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but was translated by Papal bull to the Strype's Life of Archbishop Grindal, p Archbishoprick of Dublin. It was de. 270, there is a letter from Bithop Mid, fcending, to become a Suffragan Prelate dleton to Secretary Walingham, reprein England; but he foon re-ascended to senting the sad and neceifitous state of a primacy, being railed to the fee of his new diocese; and Strype remarks, York in 1396. (Godwin, p. 508.) that the prelate seemed by this letter to
V. 1396. Robert Read, a Dominic have been a grave good fort of man. can friar, trom Waterford to Carlifle, He was, however, eight years after, not by Papal bull. (Ibid. p. 766.)
only deprived of his bichoprick, but VI. 1398. Thomas Peverell, white formally degraded, by the High Comfriar, from Olsory to Landaff. (lb. 609.) miflioners at Lambeth-house, of his co
VII. 1452. James Biakedon, from piscopal robes and pricli!y veltinents. Achad, alias Achónry, to Bangor, by Pa- Br. Willis, in his Survey of St. David's, pal hull. (Ibid. p. 624.)
p. 123, says, that, by the best informa VIH. 1521. 'John Kite, from Ar- tion he could learn, the occafion of this magh to Carliffe, or rather from Aro censure was some fimoniacal practices hic magh to the archbishoprick of Thebes, had been guilty of, together with a nowith which he held Carlisle, by a per. torious abule of a charity, and that he perual commendam. (Ibid. p. 770, not. was also charged as if he had a dcsiga 7.). And it is onvervable, that in the to alienare fooie lands of the Bishoprick, inscription on his monument in the chan, and to sectle then on his son Richard, al of Stepney church (Weever, p. 539), whom he made Archdeacon of Cardigan, his archbiloprick in Greece is only But in a letter dated July 5, 1978, an mentioned:
extract from which I lase read, Willis In Greece Arch Byshop eiected wortheley, says, "that he was deprived for forging And late of Carliel rulying pastorally.
a will, and that it is laid, he was conTo accept the diminutive fee of Car. ricted of having two wives." He died ditle in lieu of the prim.cy of all die. Nave., 1593, and was buried in the Jand, the ed a strong predile&tiun for collegiate church of Windlor. England. He probably took the other
XI. 1633. John Thornborough, from titular archbilhoprick, that he miglu not Limerick to Brittul, which had been van lote the titles uiually annexed to that cant ten years. He bucla the deanry of Superior dignity. -- lo'che epitaph, which Youk in commendam with both lccs. is jo a language very uncouch, he is de
XII. 1627. William lurray, l om Dominatud, : Julia Kitte, Londoner na:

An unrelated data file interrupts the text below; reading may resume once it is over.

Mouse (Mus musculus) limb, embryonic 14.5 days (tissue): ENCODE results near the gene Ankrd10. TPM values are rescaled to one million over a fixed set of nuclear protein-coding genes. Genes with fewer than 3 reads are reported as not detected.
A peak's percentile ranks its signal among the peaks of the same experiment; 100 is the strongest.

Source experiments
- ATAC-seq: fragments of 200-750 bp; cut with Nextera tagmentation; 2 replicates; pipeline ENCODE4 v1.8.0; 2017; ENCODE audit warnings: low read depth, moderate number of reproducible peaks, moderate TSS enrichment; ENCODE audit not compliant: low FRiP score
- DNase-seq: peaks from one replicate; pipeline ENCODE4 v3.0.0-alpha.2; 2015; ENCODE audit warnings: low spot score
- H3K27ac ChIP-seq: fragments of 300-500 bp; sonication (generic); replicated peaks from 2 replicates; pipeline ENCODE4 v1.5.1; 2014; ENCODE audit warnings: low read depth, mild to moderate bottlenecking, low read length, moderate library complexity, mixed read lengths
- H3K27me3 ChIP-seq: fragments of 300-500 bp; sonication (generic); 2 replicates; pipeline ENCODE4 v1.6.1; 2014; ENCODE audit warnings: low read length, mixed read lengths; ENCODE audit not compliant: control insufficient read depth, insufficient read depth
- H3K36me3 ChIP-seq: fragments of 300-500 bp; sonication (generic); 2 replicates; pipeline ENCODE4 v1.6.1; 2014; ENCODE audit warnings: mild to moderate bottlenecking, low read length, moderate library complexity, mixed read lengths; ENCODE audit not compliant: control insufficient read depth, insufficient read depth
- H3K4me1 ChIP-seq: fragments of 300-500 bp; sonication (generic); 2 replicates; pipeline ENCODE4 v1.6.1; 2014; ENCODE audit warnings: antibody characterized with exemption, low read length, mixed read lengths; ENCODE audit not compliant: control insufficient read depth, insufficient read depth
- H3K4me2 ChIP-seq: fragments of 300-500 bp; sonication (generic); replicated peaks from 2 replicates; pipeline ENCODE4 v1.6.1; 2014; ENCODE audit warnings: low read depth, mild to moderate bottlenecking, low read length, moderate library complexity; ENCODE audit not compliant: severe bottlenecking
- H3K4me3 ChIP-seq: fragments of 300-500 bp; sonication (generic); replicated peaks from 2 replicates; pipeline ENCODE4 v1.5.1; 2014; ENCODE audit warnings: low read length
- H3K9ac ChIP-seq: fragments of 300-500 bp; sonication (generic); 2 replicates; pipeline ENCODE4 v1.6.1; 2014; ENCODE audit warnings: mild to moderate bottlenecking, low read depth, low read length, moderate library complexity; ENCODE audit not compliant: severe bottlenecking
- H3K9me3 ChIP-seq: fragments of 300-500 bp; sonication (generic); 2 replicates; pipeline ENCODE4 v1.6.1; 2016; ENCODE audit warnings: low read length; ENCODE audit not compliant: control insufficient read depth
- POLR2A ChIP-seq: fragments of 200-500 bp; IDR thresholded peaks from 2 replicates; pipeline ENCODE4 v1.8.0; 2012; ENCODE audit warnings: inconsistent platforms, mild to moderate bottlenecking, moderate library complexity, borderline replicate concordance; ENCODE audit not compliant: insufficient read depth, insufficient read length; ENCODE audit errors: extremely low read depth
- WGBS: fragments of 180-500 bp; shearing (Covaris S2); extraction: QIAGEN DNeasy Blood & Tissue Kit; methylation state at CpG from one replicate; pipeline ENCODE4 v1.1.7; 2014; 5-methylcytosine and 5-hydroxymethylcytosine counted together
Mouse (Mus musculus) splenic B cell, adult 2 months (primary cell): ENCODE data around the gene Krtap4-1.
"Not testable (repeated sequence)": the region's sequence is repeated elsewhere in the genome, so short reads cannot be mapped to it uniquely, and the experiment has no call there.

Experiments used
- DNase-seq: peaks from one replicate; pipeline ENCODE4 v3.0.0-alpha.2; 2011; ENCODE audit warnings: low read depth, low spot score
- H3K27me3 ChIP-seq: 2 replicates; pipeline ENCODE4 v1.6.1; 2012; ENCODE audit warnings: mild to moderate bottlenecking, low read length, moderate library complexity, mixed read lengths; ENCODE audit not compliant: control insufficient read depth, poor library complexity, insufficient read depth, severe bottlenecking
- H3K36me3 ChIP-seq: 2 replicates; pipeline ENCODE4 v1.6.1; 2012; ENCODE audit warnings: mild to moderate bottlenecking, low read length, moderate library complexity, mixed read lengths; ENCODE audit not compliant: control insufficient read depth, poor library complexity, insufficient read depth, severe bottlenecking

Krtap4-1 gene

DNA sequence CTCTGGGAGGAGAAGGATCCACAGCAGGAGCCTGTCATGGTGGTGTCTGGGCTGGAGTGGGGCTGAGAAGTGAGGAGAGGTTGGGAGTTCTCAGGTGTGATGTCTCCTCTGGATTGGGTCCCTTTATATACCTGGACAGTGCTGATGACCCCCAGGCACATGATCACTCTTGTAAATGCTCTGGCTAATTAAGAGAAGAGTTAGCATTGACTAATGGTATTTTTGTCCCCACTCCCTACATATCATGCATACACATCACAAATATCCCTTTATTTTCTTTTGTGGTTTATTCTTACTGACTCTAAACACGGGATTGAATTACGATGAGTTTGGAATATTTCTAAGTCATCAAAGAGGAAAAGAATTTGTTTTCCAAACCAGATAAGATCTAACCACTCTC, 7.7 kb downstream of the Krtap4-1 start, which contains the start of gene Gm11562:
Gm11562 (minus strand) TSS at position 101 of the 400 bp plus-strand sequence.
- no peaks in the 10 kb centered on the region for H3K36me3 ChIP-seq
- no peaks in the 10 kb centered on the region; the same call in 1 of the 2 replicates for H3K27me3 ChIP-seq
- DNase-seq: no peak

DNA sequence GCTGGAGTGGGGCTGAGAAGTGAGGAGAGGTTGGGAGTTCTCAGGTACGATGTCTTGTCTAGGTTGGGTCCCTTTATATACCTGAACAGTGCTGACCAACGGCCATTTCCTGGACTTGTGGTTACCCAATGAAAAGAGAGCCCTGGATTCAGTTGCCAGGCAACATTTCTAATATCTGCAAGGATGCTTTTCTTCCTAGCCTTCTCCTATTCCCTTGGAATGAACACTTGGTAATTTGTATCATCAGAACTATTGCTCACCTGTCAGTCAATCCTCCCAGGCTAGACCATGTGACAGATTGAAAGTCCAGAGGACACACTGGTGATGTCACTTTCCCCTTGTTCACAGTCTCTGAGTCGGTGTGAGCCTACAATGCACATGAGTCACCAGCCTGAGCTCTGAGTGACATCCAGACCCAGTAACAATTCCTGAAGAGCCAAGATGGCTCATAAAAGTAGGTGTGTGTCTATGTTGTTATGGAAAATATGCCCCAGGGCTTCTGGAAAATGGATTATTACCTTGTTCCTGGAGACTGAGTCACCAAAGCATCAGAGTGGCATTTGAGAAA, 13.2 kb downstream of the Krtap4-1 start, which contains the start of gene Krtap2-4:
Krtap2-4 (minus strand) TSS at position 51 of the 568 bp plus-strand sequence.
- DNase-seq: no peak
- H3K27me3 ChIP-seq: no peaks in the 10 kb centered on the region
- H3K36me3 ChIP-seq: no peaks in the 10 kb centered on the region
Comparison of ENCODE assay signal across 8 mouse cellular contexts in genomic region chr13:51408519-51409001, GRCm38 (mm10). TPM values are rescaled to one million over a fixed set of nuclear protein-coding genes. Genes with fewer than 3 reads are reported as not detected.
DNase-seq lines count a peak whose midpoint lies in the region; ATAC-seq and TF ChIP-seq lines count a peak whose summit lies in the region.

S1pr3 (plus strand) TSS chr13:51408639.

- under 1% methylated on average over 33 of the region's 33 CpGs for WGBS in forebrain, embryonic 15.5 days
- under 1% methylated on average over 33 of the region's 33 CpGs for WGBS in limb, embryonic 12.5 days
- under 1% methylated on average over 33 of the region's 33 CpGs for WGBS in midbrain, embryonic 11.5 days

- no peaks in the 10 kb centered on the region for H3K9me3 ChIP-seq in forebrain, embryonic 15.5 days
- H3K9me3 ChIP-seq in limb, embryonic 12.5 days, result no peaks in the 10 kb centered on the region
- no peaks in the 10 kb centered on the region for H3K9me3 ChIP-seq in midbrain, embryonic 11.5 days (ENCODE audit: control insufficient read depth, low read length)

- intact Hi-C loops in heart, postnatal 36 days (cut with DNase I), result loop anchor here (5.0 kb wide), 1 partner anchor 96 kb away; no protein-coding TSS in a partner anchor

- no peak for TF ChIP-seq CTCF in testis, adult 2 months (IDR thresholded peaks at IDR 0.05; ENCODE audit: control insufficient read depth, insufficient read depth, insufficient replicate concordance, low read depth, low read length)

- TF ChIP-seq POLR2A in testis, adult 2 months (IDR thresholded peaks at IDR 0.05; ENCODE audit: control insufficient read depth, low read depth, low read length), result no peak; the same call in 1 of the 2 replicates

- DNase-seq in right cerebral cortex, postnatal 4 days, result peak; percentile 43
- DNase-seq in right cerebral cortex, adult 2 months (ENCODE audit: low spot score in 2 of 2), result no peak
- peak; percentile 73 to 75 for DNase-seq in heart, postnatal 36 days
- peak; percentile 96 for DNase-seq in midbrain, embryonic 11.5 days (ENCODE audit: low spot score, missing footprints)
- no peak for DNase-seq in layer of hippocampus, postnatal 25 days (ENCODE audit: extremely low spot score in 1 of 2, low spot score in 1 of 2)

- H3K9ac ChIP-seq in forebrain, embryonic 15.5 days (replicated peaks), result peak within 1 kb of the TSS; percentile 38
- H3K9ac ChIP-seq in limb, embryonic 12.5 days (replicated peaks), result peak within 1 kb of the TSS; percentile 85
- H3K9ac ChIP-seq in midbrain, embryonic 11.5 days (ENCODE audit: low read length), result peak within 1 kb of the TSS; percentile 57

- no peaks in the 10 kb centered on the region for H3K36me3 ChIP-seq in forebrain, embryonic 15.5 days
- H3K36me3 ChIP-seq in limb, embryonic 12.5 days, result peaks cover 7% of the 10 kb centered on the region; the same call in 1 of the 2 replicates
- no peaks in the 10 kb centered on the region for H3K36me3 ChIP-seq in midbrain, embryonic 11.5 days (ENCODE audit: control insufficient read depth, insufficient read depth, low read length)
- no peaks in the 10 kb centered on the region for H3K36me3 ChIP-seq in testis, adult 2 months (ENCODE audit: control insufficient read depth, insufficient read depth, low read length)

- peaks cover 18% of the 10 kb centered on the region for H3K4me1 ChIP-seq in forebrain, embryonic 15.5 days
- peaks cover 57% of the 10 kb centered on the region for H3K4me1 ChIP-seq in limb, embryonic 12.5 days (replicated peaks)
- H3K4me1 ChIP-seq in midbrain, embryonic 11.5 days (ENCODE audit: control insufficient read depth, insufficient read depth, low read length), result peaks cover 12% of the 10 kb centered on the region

Fernabore, usually called Kitcnore tyffe."
(united toon after the Rultoration to the IX. 1567. It appears from Ware archbiloprick of Tuam), to Landati. (Hibernia Sacra, p. rze), that Hugh As this was the smaliest bifhoplick in Curwin, Archbishop of Dublin, was in
Ireland, and chimated among the poor. this year tranflated to the bishoprick of it, Murray had good reatoos for give Oxfuid, which had been vacant ten
ing a preterence even to Landaff; and years. He was, according to Serspe Richard Betis, D.D who was appointed Ecclel. Mem. vol. IIl. p. 228), conic.
his luccellor, tuok a voyage of diicovery uzred Archbishop Scpr. 4 ; and, accord
to Ireland,' and returned home unconic.
crated. ing to ivare, og the Bit of that month,
Ware, p. 239. 242
XIII. 8555; and the latter adds, that Queen
1641. Jaines Ufer, from Mary appointed him Chancellor of Irc. Armagh to Carville. It was not, Fictis land the Dext day. This office he is laid speaking, a translation, becaule this ex? tu liare discharged many years with re
cellent and eininently icainid man never futation, but that, being grown oid, le ceded his archivishoprick; but, when Detired to return and did in his own
coinpelled to leave ireland, the fee of cíuntry, as he did, in 1568, at Suvin- Carlile was granted 19 him in commen, lvoske, in Bedfordshire. Sirype's Lite dam, that he mugle have fomewhat to o Archbishop Parker, p. 22.5; in which support him. Godwin, p. 972. titre is a turther account of this preiate lian Roberts, Wifhop of Bangor, in Au
On thie drach of Wil. X. 1952. Marmaduke Middle:on, ruin Watei fürd to St. Darius, in gust 1665, Robert Price, Bithop of
Forns and Leiglilin, was nomiudied to Thomas Rulhook, a predeceltur ia lucceed him, but he died March 26, Chicheiter, w3s removed in 1383, and o
1666, before his election could be curnhiiged to :ccept the mail bishoprick of Tri- pleted. Willis, Survey of Bangor, po bum, now Kilmore, in Ireland, but foon 115. dici wards died of grict in England.